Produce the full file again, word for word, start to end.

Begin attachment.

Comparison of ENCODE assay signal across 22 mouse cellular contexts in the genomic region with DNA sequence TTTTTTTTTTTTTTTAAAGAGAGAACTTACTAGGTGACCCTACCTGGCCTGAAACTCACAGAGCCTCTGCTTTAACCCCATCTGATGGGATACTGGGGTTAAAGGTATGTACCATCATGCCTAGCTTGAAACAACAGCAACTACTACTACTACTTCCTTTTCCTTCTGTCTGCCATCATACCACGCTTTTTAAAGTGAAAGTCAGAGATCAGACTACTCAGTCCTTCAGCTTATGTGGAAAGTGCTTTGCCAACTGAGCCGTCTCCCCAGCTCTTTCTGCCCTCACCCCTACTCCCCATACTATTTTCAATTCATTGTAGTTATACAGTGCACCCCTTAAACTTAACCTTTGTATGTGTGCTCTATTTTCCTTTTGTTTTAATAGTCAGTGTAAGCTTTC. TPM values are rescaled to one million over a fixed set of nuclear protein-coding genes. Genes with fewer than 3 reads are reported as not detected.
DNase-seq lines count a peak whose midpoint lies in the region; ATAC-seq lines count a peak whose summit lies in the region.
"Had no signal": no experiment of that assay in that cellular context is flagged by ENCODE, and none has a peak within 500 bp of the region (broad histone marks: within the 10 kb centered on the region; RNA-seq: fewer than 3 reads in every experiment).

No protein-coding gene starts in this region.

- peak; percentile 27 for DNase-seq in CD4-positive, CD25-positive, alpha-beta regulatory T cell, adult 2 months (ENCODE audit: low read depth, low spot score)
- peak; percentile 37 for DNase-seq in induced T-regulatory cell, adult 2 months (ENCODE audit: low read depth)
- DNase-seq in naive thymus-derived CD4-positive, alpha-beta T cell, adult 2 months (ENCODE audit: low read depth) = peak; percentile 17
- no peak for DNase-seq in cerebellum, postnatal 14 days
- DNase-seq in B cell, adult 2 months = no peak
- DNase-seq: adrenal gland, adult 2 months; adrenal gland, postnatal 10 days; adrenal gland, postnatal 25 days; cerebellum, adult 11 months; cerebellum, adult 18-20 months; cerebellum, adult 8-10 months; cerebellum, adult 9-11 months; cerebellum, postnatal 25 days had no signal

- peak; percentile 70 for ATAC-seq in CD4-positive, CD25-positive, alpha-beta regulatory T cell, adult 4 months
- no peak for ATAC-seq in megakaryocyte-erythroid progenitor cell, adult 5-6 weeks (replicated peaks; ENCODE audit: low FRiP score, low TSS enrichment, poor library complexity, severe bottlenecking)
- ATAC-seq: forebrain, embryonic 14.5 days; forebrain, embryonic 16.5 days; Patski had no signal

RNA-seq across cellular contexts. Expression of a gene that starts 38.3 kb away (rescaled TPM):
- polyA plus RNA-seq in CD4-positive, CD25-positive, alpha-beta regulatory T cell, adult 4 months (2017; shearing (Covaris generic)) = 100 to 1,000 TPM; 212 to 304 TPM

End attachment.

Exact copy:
Comparison of ENCODE assay signal across 22 mouse cellular contexts in the genomic region with DNA sequence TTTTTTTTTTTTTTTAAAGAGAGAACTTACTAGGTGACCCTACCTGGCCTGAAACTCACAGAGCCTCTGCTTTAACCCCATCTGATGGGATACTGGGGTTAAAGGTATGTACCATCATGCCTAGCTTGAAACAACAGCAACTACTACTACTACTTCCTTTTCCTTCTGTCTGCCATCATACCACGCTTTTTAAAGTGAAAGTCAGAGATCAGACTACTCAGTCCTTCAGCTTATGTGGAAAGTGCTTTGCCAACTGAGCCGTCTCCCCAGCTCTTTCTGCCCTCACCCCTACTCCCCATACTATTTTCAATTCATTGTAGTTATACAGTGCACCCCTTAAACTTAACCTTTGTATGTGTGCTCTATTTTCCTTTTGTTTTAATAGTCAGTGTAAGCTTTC. TPM values are rescaled to one million over a fixed set of nuclear protein-coding genes. Genes with fewer than 3 reads are reported as not detected.
DNase-seq lines count a peak whose midpoint lies in the region; ATAC-seq lines count a peak whose summit lies in the region.
"Had no signal": no experiment of that assay in that cellular context is flagged by ENCODE, and none has a peak within 500 bp of the region (broad histone marks: within the 10 kb centered on the region; RNA-seq: fewer than 3 reads in every experiment).

No protein-coding gene starts in this region.

- peak; percentile 27 for DNase-seq in CD4-positive, CD25-positive, alpha-beta regulatory T cell, adult 2 months (ENCODE audit: low read depth, low spot score)
- peak; percentile 37 for DNase-seq in induced T-regulatory cell, adult 2 months (ENCODE audit: low read depth)
- DNase-seq in naive thymus-derived CD4-positive, alpha-beta T cell, adult 2 months (ENCODE audit: low read depth) = peak; percentile 17
- no peak for DNase-seq in cerebellum, postnatal 14 days
- DNase-seq in B cell, adult 2 months = no peak
- DNase-seq: adrenal gland, adult 2 months; adrenal gland, postnatal 10 days; adrenal gland, postnatal 25 days; cerebellum, adult 11 months; cerebellum, adult 18-20 months; cerebellum, adult 8-10 months; cerebellum, adult 9-11 months; cerebellum, postnatal 25 days had no signal

- peak; percentile 70 for ATAC-seq in CD4-positive, CD25-positive, alpha-beta regulatory T cell, adult 4 months
- no peak for ATAC-seq in megakaryocyte-erythroid progenitor cell, adult 5-6 weeks (replicated peaks; ENCODE audit: low FRiP score, low TSS enrichment, poor library complexity, severe bottlenecking)
- ATAC-seq: forebrain, embryonic 14.5 days; forebrain, embryonic 16.5 days; Patski had no signal

RNA-seq across cellular contexts. Expression of a gene that starts 38.3 kb away (rescaled TPM):
- polyA plus RNA-seq in CD4-positive, CD25-positive, alpha-beta regulatory T cell, adult 4 months (2017; shearing (Covaris generic)) = 100 to 1,000 TPM; 212 to 304 TPM